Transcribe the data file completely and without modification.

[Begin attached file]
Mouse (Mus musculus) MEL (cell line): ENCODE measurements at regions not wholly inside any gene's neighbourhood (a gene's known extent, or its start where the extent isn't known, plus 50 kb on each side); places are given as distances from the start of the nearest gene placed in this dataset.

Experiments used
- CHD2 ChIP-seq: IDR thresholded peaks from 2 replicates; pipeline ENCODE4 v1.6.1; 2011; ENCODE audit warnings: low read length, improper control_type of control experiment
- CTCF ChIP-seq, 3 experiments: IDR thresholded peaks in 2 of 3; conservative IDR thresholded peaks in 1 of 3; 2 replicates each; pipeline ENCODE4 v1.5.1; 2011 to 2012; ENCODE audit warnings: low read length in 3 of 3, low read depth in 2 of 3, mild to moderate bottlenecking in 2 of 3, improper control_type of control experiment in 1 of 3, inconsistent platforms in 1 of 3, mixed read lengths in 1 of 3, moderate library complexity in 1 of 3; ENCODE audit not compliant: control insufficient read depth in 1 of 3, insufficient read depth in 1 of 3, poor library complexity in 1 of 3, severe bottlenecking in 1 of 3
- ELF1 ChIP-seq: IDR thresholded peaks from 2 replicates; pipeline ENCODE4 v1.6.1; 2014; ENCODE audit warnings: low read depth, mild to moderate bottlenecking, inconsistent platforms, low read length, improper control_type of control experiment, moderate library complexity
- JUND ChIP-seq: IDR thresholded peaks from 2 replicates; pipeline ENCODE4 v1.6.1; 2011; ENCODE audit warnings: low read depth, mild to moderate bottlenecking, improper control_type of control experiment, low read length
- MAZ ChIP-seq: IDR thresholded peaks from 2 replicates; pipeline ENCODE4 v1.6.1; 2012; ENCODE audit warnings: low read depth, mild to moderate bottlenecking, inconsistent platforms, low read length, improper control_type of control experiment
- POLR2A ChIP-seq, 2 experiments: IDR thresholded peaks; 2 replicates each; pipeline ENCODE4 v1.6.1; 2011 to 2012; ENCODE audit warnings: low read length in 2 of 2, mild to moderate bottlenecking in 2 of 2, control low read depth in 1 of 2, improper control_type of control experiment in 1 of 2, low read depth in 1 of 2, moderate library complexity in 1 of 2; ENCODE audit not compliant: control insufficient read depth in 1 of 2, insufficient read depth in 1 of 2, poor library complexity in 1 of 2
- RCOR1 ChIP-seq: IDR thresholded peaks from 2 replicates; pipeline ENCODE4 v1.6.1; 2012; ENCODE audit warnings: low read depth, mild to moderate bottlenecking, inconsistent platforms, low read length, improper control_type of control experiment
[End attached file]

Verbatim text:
Mouse (Mus musculus) MEL (cell line): ENCODE measurements at regions not wholly inside any gene's neighbourhood (a gene's known extent, or its start where the extent isn't known, plus 50 kb on each side); places are given as distances from the start of the nearest gene placed in this dataset.

Experiments used
- CHD2 ChIP-seq: IDR thresholded peaks from 2 replicates; pipeline ENCODE4 v1.6.1; 2011; ENCODE audit warnings: low read length, improper control_type of control experiment
- CTCF ChIP-seq, 3 experiments: IDR thresholded peaks in 2 of 3; conservative IDR thresholded peaks in 1 of 3; 2 replicates each; pipeline ENCODE4 v1.5.1; 2011 to 2012; ENCODE audit warnings: low read length in 3 of 3, low read depth in 2 of 3, mild to moderate bottlenecking in 2 of 3, improper control_type of control experiment in 1 of 3, inconsistent platforms in 1 of 3, mixed read lengths in 1 of 3, moderate library complexity in 1 of 3; ENCODE audit not compliant: control insufficient read depth in 1 of 3, insufficient read depth in 1 of 3, poor library complexity in 1 of 3, severe bottlenecking in 1 of 3
- ELF1 ChIP-seq: IDR thresholded peaks from 2 replicates; pipeline ENCODE4 v1.6.1; 2014; ENCODE audit warnings: low read depth, mild to moderate bottlenecking, inconsistent platforms, low read length, improper control_type of control experiment, moderate library complexity
- JUND ChIP-seq: IDR thresholded peaks from 2 replicates; pipeline ENCODE4 v1.6.1; 2011; ENCODE audit warnings: low read depth, mild to moderate bottlenecking, improper control_type of control experiment, low read length
- MAZ ChIP-seq: IDR thresholded peaks from 2 replicates; pipeline ENCODE4 v1.6.1; 2012; ENCODE audit warnings: low read depth, mild to moderate bottlenecking, inconsistent platforms, low read length, improper control_type of control experiment
- POLR2A ChIP-seq, 2 experiments: IDR thresholded peaks; 2 replicates each; pipeline ENCODE4 v1.6.1; 2011 to 2012; ENCODE audit warnings: low read length in 2 of 2, mild to moderate bottlenecking in 2 of 2, control low read depth in 1 of 2, improper control_type of control experiment in 1 of 2, low read depth in 1 of 2, moderate library complexity in 1 of 2; ENCODE audit not compliant: control insufficient read depth in 1 of 2, insufficient read depth in 1 of 2, poor library complexity in 1 of 2
- RCOR1 ChIP-seq: IDR thresholded peaks from 2 replicates; pipeline ENCODE4 v1.6.1; 2012; ENCODE audit warnings: low read depth, mild to moderate bottlenecking, inconsistent platforms, low read length, improper control_type of control experiment